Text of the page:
After eight months of work I finally finished this project: an aerial tilt-shift hyperlapse of Miami. The idea was to produce something different. Time-lapse videos are very common these days and most drone operators can make a decent hyperlapse with their drones. In this video I wanted to replicate the out-of-focus look normally associated with macro photography to give a miniature effect of the city of Miami. Here is how I filmed this video and what I learned during the process.
The City of Samba
The inspiration to create this video came from the masterpiece work of the Brazilian Composer Jarbas Agnelli and Australian Photographer Keith Loutit. In 2012 they released a video called “The City of Samba” showing Rio de Janeiro during the famous carnival. Loutit, also known as the god of tilt-shift time-lapse, produced this epic video with a Nikon D3S camera and modified large format lenses while Agnelli composed the perfect soundtrack to match the visuals. The video won the Vimeo’s Top 12 of 2012 award. In my case, I enlisted the service of Ben Laver, a talented British music composer who designed the perfect song for the Miami video.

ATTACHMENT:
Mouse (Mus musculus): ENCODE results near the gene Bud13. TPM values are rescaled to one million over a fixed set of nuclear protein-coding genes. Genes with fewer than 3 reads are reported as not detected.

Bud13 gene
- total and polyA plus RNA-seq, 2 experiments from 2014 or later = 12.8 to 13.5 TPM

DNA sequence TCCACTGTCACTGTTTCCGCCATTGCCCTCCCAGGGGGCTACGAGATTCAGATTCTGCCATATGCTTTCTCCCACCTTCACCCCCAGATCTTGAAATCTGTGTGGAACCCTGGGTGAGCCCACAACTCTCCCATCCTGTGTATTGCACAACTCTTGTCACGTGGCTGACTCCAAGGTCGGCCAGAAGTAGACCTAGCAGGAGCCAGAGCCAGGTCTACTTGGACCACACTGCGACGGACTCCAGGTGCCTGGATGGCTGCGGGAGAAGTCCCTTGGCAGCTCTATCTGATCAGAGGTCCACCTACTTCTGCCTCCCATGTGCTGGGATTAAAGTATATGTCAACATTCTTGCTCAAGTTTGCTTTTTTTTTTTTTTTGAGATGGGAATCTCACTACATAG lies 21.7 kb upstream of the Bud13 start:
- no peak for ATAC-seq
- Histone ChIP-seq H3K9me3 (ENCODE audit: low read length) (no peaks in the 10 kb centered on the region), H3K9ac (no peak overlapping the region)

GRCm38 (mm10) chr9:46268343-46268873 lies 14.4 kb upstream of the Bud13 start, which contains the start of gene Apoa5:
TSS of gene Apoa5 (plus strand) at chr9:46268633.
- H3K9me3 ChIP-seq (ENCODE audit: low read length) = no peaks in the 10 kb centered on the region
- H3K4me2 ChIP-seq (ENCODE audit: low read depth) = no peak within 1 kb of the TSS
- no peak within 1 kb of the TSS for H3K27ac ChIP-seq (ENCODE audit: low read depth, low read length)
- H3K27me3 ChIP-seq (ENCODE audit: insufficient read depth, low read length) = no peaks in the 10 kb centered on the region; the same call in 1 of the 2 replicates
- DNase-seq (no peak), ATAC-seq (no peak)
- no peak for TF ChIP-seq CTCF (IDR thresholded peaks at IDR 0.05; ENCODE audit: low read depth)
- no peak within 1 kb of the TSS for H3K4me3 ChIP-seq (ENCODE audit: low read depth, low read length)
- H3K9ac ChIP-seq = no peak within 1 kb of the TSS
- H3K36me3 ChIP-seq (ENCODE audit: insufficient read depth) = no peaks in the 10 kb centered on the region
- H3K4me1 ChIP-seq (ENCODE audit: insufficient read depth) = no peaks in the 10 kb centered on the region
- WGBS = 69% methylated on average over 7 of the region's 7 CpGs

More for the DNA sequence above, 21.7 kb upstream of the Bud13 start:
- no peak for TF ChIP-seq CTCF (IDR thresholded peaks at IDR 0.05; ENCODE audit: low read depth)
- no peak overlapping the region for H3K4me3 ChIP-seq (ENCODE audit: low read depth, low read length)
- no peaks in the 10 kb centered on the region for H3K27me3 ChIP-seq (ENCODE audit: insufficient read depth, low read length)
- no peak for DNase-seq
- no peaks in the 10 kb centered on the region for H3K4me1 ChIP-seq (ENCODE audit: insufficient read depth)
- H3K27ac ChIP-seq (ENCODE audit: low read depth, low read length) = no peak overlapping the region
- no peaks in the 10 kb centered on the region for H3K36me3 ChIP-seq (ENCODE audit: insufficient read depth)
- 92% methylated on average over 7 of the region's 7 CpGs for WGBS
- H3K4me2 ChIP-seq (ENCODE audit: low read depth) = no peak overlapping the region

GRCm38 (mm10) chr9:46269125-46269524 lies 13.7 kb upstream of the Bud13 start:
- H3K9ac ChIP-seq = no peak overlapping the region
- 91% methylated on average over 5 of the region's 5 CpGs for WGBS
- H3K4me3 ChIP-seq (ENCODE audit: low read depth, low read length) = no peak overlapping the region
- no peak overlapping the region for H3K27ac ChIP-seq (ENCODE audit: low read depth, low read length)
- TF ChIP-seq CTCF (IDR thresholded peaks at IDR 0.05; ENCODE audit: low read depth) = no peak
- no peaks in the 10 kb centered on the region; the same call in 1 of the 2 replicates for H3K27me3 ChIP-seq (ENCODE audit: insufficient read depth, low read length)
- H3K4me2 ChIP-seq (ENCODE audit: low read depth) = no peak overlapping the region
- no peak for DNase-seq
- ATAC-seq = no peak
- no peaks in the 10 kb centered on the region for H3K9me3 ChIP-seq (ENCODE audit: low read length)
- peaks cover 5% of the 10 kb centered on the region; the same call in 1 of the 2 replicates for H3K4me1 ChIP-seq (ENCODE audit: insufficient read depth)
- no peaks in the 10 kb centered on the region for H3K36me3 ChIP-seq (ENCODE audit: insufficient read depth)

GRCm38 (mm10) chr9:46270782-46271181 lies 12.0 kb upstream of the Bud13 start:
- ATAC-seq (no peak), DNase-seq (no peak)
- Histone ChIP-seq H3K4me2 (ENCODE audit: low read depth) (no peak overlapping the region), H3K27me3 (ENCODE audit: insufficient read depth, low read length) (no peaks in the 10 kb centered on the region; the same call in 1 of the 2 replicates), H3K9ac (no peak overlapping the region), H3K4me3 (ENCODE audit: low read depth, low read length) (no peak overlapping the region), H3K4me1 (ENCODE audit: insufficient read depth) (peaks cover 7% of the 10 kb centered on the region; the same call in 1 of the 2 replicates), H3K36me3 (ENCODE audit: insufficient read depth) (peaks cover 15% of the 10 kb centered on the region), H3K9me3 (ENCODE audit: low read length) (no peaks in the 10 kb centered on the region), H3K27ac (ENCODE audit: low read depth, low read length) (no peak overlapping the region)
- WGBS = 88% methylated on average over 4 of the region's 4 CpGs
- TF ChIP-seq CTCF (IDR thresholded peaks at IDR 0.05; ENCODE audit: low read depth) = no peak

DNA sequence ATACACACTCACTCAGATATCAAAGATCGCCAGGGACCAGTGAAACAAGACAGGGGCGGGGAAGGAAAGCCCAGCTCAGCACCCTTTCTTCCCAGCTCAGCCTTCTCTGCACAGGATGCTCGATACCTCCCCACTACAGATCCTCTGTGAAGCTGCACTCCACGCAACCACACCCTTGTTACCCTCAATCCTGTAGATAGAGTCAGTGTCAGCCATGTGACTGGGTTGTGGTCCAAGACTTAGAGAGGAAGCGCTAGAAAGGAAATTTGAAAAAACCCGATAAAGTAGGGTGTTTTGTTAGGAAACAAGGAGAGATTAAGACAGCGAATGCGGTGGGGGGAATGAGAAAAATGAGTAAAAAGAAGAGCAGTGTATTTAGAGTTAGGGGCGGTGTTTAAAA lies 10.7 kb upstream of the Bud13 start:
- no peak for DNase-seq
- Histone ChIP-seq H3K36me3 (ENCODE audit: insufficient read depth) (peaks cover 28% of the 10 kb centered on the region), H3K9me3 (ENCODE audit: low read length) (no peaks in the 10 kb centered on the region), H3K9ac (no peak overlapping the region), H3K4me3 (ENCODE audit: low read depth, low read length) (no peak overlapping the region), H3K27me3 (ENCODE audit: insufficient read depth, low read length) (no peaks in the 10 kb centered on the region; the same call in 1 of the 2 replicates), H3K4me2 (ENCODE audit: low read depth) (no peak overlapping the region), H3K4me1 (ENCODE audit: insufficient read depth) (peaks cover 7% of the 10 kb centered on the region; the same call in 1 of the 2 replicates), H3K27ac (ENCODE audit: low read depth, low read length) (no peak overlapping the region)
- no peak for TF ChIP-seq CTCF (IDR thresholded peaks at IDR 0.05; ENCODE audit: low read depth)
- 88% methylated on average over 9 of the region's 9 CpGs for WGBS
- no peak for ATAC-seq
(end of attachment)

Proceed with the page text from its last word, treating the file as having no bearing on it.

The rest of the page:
The Tilt-Shift and Miniature Effect
The tilt-shift lenses are normally used to correct perspectives and play with the selective focus feature (PoF and DoF). Another common usage is to create a miniature look by blurring part of the image, usually the top and bottom, to simulate the filming of a tiny, fake world. But adding some blur to the image is not enough to convey the toy-like feel. A few others elements are required. The first one is to film from above because macro photography is rarely done at or below the level of the subject, especially in studio. The other important point is to give a rich look by saturating the colors as if you were filming a LEGO city.